Marshall and jevons: a study on non-diffusionof economic ideas

Chan, Yan-tat, Christopher David., 陳仁達. January 1994 (has links)
published_or_final_version / Economics and Finance / Master / Master of Economics

Liability rules, transactions costs and optimum externality

Randall, Alan, 1944- 15 July 1970 (has links)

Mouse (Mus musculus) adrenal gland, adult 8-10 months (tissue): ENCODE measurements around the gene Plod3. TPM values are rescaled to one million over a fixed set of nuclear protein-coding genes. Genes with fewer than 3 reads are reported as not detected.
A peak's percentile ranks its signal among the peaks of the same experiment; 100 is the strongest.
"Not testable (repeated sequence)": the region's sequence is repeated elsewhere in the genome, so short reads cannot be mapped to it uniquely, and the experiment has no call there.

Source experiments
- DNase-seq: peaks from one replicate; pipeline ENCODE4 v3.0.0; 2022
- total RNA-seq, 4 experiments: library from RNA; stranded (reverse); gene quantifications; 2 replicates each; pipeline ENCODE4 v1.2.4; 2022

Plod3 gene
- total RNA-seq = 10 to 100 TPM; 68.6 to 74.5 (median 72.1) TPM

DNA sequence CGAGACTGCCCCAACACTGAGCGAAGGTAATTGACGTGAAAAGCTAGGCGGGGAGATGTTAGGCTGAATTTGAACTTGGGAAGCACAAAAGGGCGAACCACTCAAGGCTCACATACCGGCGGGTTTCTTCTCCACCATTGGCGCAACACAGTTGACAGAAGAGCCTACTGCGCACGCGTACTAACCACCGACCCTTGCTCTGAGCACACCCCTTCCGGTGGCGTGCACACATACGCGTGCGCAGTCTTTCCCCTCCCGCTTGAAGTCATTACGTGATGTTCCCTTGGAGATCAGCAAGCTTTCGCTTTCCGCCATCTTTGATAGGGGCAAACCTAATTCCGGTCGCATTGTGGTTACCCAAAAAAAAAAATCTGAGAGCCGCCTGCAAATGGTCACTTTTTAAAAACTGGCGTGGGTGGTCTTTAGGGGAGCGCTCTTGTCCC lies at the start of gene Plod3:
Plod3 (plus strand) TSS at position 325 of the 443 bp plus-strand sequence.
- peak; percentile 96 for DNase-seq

Economic theorists have proposed that the problems created by a Pareto-relevant externality may be solved by market transactions between the involved parties. These market transactions would allow realization of the potential gains from trade which characterize a Pareto-relevant externality. After all potential gains from trade had been realized, a Pareto-efficient solution would, have been achieved. From the literature which has developed in the field, it is possible to distill two propositions which are here called the Weak and the Strong Coasian Hypotheses on Optimum Externality. These Hypotheses require certain assumptions: perfect competition in the markets for all factors and commodities; perfect information in a context of static certainty; secure and well defined property rights for all factors and commodities; and a well defined set of liability rules to serve as a starting point, or status quo point, for negotiations. The Weak Hypothesis states that "(m)arket transactions between individuals or firms involved in an externality situation will result in achievement of a Pareto-efficient solution, regardless of the initial liability rule." The Strong Hypothesis includes the Weak Hypothesis and adds that "(e)xactly the same equilibrium output of externality will be produced, regardless of the status quo liability rule." These Hypotheses are deductively tested, with the aid of simple mathematical models, for several different types of externality situations involving: producers only, consumers only and both producers and consumers; transactions costs equal to zero, and transactions costs greater than zero. For this deductive testing, the static perfect competition framework used in the original papers is retained. It is found that the Strong Hypothesis must be rejected for all cases except that where no consumers are involved, in the externality situation and variable transactions costs are zero. It is argued that situations meeting these criteria are most uncommon in practice, and so the Strong Hypothesis must be rejected for most practical situations. The Weak Hypothesis is not rejected, provided that all of the assumptions (including the crucial assumption of perfect competition in all relevant markets) are met. In situations where the Strong Hypothesis is rejected but the Weak Hypothesis is not, the equilibrium output of externality is different, under each different status quo liability rule. In this case, the selection of a status quo point can greatly affect the equilibrium output of externality, the distribution of income among involved parties and, if the status quo rule has wide application throughout the economy, the values of many other variables such as relative and absolute prices, aggregate consumption, production and investment and real income. Attention is drawn to the role of transactions costs in determining whether a solution can be obtained through market transactions between the involved parties. As the amount of variable transactions costs increases, the disparity between the solutions achieved under different status quo rules increases. Transactions costs are also likely to be greater than zero when some extra-market institutional framework is used to handle externality situations. It is argued that the size.and shape of the transactions cost curve under different institutions is an important variable to consider in institutional choice. Some directions for empirical research into the transactions cost curves are suggested. / Graduation date: 1971